The structure 11 is processed using a laser operating at 1064 nm to scribe the isolation grooves in the metal layer 28. The laser is adjusted so that it scribes through the metal layer 28 without damaging the silicon 12. These scribes 31 separate the n type contacts 32 from the p type contacts 19 within each cell, while retaining the series connection of each cell to its neighbours. Preferred laser conditions are a pulse energy of 0.12 mJ with the beam defocused to a diameter of about 100 μm. The pulse overlap is 50% and the scribes are spaced 0.5 mm apart. In addition, there are discontinuous scribes 34 along each cell definition groove 16 (see FIG. 12).

FIG. 12 illustrates a rear view of a part of a device made by the process described above, from which it can be seen that each of the cells of the device 11 comprises an elongate photovoltaic element 35 a, 35 b, 35 c, 35 d divided across its long axis by a plurality of transverse metal isolation scribes 31 which isolate alternate sets of holes 19 and holes 32 respectively providing contacts to the p+ type and n+ type regions of the cell. The transverse scribes 31 are made as long substantially straight scribes extending over the length of the device such that each scribe crosses each elongate cell.

Following the formation of the first set of scribes 31, a fewer set of metal isolation scribes 34 are formed over the cell separation scribes 16 between adjacent cells 11, to isolate every second pair of cells. The metal isolation scribes 34 extending to either side of any one of the elongate transverse scribes 31 are offset by one cell with respect to those on the other side of the same transverse scribe 31 such that the cells become series connected by a matrix of connection links 36 with alternating offsets, connecting one set of p type contacts 19 of one cell 35 to a set of n type contacts 32 of an adjacent cell 35, as shown in FIG. 12.

The metal isolation scribes 31 comprises a first set of long scribes transverse to the cells 35 from 50-200 μm wide, preferably about 100 μm wide. The scribes are typically spaced on centres of 0.2-2.0 mm and preferably about 0.5 mm to form conducting strips about 0.2-1.9 mm and preferably about 0.4 mm wide. The isolation scribes 34 comprises a second set of interrupted scribes parallel to the long direction of the cells 35 and substantially coincident with the cell isolation grooves 16 in the silicon, The isolation scribes 34 are also from 50-200 μm wide, preferably about 100 μm wide. It is equally possible to form the isolation scribes 34 before forming the transverse isolation scribes 31. The scribed areas are illustrated in FIG. 12 with cross-hatching.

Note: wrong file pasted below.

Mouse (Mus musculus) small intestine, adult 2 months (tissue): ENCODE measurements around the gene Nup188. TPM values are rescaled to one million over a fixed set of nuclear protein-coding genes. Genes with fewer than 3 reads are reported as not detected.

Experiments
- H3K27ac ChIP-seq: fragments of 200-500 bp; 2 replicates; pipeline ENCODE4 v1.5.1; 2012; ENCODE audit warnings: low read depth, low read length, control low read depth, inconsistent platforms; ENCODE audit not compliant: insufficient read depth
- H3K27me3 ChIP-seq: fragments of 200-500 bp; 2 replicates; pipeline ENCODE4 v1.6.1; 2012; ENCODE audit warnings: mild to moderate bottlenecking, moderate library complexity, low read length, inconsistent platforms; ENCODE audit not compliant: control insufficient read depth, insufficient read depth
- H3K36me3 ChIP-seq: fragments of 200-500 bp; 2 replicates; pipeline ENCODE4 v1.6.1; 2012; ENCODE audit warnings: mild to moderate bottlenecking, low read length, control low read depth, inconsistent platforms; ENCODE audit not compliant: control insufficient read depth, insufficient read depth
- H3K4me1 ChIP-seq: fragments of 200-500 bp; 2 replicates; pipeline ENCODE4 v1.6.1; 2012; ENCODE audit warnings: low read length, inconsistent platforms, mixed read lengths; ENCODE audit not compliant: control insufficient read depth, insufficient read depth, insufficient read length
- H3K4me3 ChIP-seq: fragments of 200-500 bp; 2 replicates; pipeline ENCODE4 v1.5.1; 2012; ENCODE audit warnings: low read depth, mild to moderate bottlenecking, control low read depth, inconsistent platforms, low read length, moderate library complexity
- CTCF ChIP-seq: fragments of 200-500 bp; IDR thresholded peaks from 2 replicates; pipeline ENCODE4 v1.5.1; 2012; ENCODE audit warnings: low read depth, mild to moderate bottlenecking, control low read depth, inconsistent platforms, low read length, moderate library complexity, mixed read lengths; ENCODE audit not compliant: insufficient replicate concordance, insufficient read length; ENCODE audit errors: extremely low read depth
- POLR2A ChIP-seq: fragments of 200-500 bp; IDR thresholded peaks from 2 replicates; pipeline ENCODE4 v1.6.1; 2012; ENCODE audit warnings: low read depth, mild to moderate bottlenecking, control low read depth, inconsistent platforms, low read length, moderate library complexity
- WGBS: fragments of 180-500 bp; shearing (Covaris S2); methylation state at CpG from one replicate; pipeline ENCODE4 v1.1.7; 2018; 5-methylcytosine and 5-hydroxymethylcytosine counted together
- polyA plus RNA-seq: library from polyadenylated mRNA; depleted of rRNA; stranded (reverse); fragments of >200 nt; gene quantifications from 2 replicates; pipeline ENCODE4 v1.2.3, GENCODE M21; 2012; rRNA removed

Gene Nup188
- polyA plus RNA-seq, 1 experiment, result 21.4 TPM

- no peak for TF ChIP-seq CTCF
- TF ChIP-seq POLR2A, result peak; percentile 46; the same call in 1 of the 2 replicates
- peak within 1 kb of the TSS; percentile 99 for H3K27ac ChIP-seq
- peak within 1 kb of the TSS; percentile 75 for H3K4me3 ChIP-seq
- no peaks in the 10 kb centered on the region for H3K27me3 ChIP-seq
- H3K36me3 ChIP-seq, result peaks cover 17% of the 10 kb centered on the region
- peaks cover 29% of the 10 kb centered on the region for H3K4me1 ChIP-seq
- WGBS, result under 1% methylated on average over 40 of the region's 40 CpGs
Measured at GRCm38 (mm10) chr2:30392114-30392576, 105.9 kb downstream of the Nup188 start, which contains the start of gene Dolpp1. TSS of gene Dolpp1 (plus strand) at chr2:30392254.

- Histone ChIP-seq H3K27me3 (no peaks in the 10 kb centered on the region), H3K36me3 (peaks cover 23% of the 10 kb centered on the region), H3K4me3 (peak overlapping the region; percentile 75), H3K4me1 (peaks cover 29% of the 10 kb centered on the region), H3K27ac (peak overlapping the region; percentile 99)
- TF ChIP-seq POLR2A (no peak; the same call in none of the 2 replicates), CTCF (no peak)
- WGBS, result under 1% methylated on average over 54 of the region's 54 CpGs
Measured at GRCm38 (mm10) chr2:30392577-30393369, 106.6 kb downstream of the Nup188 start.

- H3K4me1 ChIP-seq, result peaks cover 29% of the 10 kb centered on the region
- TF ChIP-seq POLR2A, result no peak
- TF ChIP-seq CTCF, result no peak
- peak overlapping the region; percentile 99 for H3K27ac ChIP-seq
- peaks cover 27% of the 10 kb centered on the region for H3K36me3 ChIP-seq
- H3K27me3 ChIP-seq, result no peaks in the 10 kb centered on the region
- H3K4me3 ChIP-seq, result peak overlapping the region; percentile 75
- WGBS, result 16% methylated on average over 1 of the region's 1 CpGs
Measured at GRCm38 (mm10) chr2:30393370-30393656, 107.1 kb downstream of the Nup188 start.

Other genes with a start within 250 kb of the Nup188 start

A portion of the completed-structure is illustrated in FIG. 13 which shows the connection of an n type contact of one cell to the p type contact of an adjacent cell to provide a series connections of cells. In practice there may be several n type contacts grouped together and several p type contacts grouped together however for the sake of clarity only one of each is shown in each cell. The arrangement shown in FIG. 13 is also schematic as the isolation grooves 16 in the silicon and the isolation grooves 31 in the metal run perpendicularly to one mother in practice as is seen in FIG. 12.

It will be appreciated by persons skilled in the art that numerous variations and/or modifications may be made to the invention as shown in the specific embodiments without departing from the spirit or scope of the invention as broadly described. The present embodiments are, therefore, to be considered in all respects as illustrative and not restrictive.

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Referenced by
Citing PatentFiling datePublication dateApplicantTitle
US8440494May 20, 2011May 14, 2013International Business Machines CorporationSingle-crystalline silicon alkaline texturing with glycerol or ethylene glycol additives
US8637405Jun 21, 2011Jan 28, 2014International Business Machines CorporationSilicon surface texturing method for reducing surface reflectance
US8772079 *Apr 8, 2008Jul 8, 2014International Business Machines CorporationBackside contacting on thin layer photovoltaic cells
US20100132760 *Apr 8, 2008Jun 3, 2010International Business Machines CorporationBackside contacting on thin layer photovoltaic cells
Classifications
U.S. Classification438/745, 257/E27.125, 216/91, 216/92, 438/750, 438/753, 438/748, 257/E21.309, 257/E21.314
International ClassificationH01L27/142, H01L31/18, H01L21/308, H01L21/3213, H01L21/467, H01L21/302
Cooperative ClassificationY02E10/547, H01L21/32134, H01L21/32139, H01L27/1423, H01L31/1804
European ClassificationH01L21/3213C2, H01L27/142R2, H01L31/18C, H01L21/3213D
Legal Events
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Dec 25, 2012FPExpired due to failure to pay maintenance fee
Effective date: 20121104
Nov 4, 2012LAPSLapse for failure to pay maintenance fees
Jun 18, 2012REMIMaintenance fee reminder mailed
Jun 30, 2009CCCertificate of correction
May 26, 2009CCCertificate of correction
May 19, 2009ASAssignment
Owner name: RENEWABLE ENERGY CORPORATION ASA, NORWAY
Free format text: LICENSE;ASSIGNOR:CSG SOLAR AG;REEL/FRAME:022703/0383
Effective date: 20090302
Nov 9, 2006ASAssignment
Owner name: CSG SOLAR AG, GERMANY
Free format text: ASSIGNMENT OF ASSIGNORS INTEREST;ASSIGNOR:YOUNG, TREVOR LINDSAY;REEL/FRAME:018501/0972
Effective date: 20060202